Investing in the oil industry is like fashion -- every few years or so the trend changes. One year investors can't get enough of oil companies because it seems as though new supplies of petroleum aren't in great abundance. Then there are times when we seem to have more oil than we know what to do with and the commodity's low price turns almost all companies in the space into real stinkers.
Just because the entire industry goes through the natural cyclical waves of any business that deals with commodities doesn't mean investors should avoid the entire sector. In fact, an investment in a great company at even a horrible time on the commodity cycle can crush the S&P 500. So let's consider what you should look for when investing in oil stocks and the important thing to keep in mind once you have bought into the industry.
Crave the capital creators
The oil business is highly diverse, with whole sub-industries along the value chain. A company's position in the oil market will radically change the drivers of that business's prospects. The reasons a refining company could be a compelling investment are wildly different from those for an oil equipment and services provider. However, there is one particular trait that all great investments in this space possess: the ability to generate cash flow in excess of their capital expenditures throughout the commodity cycle.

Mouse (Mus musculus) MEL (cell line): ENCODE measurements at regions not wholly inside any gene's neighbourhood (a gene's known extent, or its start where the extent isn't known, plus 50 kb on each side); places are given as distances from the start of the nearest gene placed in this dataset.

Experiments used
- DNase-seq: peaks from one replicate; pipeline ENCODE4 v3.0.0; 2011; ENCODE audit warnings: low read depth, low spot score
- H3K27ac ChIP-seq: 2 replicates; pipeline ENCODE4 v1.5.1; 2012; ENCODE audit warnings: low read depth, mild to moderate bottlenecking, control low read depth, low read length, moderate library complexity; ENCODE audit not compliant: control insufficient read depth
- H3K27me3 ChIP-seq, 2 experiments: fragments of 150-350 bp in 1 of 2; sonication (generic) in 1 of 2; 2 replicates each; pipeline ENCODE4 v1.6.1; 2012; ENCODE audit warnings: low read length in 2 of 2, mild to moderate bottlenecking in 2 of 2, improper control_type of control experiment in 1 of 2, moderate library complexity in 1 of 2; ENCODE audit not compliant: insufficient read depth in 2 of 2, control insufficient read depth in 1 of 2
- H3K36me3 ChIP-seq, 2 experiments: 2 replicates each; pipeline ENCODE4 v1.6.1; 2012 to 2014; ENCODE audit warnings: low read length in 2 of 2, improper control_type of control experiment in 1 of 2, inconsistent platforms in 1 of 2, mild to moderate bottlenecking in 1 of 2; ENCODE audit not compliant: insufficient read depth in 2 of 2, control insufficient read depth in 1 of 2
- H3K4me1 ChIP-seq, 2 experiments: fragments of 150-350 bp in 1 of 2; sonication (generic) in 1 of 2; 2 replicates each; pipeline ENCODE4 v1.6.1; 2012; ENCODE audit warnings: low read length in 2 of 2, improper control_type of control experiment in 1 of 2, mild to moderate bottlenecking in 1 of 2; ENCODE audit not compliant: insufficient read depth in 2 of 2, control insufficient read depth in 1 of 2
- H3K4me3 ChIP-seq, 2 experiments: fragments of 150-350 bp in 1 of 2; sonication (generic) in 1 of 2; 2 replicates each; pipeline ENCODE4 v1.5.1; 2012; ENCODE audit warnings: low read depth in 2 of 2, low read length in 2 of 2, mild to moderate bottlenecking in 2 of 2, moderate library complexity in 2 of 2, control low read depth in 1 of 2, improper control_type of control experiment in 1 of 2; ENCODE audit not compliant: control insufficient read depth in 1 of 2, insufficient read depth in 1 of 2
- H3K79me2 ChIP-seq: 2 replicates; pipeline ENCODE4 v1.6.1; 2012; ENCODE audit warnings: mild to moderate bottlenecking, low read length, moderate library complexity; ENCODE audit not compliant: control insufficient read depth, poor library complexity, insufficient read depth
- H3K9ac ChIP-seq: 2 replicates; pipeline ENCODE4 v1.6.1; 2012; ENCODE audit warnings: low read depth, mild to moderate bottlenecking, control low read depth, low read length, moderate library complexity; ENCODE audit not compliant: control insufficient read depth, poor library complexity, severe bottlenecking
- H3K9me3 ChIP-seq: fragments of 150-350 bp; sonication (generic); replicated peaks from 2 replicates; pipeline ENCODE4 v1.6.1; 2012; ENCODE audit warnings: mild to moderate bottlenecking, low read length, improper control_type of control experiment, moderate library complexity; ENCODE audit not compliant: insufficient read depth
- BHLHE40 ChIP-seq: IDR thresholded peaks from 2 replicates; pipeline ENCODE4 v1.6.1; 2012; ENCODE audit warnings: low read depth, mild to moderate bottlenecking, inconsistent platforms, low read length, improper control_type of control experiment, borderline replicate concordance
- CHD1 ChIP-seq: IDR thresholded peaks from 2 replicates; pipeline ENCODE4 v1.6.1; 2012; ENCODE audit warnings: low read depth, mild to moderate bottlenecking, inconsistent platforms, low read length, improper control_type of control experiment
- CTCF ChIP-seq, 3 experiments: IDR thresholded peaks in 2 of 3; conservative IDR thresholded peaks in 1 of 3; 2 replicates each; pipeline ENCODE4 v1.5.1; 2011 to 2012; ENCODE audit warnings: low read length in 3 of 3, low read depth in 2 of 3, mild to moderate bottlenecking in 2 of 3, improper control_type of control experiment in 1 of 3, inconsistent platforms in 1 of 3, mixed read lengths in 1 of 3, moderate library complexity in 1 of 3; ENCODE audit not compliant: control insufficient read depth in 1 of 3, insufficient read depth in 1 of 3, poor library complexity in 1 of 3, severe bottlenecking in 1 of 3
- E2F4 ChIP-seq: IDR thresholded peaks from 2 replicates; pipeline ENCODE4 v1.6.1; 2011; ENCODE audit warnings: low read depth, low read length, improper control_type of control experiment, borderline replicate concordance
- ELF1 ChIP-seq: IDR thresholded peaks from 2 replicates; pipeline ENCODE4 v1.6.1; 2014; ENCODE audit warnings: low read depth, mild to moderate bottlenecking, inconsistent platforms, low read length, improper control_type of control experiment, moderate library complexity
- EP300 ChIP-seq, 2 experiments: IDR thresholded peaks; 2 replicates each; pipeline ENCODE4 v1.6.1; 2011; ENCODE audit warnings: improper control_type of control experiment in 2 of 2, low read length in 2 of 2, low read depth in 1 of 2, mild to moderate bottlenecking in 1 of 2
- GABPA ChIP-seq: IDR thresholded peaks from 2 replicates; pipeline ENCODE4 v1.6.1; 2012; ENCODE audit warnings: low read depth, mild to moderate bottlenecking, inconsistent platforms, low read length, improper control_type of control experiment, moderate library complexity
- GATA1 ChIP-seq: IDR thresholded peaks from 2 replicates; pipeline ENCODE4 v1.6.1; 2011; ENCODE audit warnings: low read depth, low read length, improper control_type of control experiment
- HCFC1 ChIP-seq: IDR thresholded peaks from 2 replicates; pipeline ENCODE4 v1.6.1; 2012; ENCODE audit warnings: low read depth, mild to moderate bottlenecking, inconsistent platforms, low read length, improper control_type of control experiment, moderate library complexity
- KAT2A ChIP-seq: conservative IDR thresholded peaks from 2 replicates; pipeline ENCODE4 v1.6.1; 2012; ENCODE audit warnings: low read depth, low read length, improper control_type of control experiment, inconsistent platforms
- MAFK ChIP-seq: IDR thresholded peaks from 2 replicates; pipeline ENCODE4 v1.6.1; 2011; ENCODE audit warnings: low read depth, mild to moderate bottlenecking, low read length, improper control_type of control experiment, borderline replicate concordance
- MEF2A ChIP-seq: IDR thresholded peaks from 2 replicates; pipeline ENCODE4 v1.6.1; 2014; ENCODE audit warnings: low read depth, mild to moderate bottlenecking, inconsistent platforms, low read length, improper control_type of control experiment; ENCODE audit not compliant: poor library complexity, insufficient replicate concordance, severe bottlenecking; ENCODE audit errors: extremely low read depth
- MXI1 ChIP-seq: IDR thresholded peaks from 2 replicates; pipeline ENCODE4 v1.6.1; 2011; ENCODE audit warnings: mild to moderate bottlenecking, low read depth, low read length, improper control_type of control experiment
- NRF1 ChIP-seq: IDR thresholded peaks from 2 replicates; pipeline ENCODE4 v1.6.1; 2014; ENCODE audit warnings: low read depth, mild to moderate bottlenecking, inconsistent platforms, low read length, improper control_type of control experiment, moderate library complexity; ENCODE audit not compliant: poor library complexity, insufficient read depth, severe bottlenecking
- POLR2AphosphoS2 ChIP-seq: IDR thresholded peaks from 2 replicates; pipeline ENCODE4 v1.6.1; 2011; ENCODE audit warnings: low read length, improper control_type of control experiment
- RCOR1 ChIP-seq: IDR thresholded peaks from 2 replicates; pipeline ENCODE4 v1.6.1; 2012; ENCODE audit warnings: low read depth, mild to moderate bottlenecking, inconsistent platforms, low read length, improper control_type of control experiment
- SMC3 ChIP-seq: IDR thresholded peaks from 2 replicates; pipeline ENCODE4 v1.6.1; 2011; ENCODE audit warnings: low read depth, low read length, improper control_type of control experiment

Almost any bonehead oil producer can make money when the price per barrel is a $150. But generating positive cash flow without having to consistently tap the debt or equity market when that same barrel of oil is at $50 is a completely different animal. When investing in the industry, look for the companies that have the financial strength, the capital discipline to invest through the commodity cycle, and a history of returning excess cash to shareholders even when times are rough. Some of the companies with these traits are the household names you would expect, but there are certainly others that aren't as well known. Here is a quick rundown of four companies that have consistently created capital over the long term.
- ExxonMobil (NYSE:XOM) and Chevron (NYSE:CVX) haven't been as effective at generating excess capital these past couple years as they were in prior years, and both have had extraordinary large portfolios of development projects that have proven unproductive -- at one point more than 40% of Chevron's capital employed was tied up in nonproducing assets. However, the companies' spending habits are shrinking as these new projects come online, and if their respective histories are any indication, they will likely return to generating large cash flow in the future.
- Schlumberger (NYSE:SLB) has carved out an impressive market share as it has focused on providing oil and gas producers with services such as seismic mapping. The company has also avoided competing with other oil services companies to a certain degree by focusing more on the international market rather than on North America.